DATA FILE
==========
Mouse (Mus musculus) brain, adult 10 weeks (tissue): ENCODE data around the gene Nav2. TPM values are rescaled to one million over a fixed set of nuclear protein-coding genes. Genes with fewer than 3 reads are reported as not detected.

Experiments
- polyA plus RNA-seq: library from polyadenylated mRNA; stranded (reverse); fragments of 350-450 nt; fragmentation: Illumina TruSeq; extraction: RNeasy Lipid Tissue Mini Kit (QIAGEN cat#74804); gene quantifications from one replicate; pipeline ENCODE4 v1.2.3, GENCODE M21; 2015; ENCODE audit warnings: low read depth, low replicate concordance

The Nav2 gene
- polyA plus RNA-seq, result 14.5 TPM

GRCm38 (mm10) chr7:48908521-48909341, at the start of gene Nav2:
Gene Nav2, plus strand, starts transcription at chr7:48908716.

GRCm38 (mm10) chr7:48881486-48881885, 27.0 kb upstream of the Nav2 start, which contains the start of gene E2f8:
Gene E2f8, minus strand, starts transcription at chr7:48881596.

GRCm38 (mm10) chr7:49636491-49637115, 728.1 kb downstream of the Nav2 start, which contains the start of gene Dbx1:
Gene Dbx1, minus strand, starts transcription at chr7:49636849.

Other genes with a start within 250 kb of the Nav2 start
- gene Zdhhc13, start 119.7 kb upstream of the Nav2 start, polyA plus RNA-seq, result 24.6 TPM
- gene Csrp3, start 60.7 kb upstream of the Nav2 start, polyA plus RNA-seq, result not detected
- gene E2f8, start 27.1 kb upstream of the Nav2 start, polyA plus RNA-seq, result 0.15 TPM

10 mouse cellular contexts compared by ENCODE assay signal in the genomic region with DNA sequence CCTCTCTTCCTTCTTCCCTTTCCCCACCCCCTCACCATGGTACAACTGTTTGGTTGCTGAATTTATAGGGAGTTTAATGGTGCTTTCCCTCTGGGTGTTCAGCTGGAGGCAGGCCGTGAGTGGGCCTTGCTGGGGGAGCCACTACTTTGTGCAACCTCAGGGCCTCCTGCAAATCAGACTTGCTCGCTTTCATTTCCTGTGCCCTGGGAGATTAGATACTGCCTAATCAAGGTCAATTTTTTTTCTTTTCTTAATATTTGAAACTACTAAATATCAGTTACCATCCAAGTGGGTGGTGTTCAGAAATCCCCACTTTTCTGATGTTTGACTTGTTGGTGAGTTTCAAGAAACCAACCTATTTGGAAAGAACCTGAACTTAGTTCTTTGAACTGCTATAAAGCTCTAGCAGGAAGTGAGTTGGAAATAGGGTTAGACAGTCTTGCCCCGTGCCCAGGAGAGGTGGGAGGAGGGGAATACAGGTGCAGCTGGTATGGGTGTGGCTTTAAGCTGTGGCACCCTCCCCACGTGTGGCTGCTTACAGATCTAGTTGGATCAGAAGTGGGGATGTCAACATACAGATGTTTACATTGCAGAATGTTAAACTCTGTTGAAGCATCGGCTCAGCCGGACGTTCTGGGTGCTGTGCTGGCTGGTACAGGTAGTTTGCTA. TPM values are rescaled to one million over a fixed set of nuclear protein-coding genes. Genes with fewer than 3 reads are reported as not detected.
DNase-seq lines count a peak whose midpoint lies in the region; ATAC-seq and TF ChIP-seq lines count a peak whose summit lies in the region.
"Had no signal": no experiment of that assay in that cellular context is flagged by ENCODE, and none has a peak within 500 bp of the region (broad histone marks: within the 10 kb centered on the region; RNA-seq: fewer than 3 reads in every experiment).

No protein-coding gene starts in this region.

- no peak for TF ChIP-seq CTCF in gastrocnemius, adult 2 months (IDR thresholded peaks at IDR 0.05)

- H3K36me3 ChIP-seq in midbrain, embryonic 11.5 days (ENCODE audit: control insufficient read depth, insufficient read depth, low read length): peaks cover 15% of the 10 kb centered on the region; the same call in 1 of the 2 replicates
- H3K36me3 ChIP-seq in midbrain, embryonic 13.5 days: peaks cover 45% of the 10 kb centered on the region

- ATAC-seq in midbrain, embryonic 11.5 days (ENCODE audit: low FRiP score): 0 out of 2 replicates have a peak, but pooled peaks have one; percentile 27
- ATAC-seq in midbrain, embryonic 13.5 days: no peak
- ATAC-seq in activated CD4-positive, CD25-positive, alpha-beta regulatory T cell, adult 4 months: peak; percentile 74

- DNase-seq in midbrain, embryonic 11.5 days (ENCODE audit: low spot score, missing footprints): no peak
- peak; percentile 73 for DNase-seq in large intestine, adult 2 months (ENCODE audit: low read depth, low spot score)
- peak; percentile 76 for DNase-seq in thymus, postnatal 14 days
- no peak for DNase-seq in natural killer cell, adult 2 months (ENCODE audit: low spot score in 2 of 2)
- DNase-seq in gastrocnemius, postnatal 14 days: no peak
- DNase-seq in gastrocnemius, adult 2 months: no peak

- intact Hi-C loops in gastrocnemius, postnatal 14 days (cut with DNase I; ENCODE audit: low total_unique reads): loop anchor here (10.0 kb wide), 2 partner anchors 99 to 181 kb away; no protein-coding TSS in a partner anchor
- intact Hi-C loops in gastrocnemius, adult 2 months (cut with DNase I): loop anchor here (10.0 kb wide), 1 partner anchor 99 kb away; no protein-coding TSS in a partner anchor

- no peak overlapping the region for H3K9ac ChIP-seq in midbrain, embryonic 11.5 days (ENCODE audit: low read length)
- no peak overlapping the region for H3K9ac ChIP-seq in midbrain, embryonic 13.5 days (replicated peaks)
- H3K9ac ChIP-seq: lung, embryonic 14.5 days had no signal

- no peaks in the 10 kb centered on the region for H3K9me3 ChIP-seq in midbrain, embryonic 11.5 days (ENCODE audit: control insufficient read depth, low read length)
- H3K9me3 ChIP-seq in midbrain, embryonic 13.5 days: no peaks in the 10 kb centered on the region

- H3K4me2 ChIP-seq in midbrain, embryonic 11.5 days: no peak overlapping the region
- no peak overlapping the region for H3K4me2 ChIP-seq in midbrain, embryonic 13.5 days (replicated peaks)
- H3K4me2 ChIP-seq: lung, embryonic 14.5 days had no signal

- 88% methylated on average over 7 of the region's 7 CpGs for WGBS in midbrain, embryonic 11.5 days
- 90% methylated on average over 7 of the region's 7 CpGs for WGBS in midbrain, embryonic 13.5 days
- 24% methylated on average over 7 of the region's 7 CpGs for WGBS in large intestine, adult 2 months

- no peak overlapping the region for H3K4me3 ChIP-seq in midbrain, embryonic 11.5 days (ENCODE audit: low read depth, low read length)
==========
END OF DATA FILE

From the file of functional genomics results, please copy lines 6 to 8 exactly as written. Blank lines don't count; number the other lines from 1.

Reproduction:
GRCm38 (mm10) chr7:48908521-48909341, at the start of gene Nav2:
Gene Nav2, plus strand, starts transcription at chr7:48908716.

GRCm38 (mm10) chr7:48881486-48881885, 27.0 kb upstream of the Nav2 start, which contains the start of gene E2f8: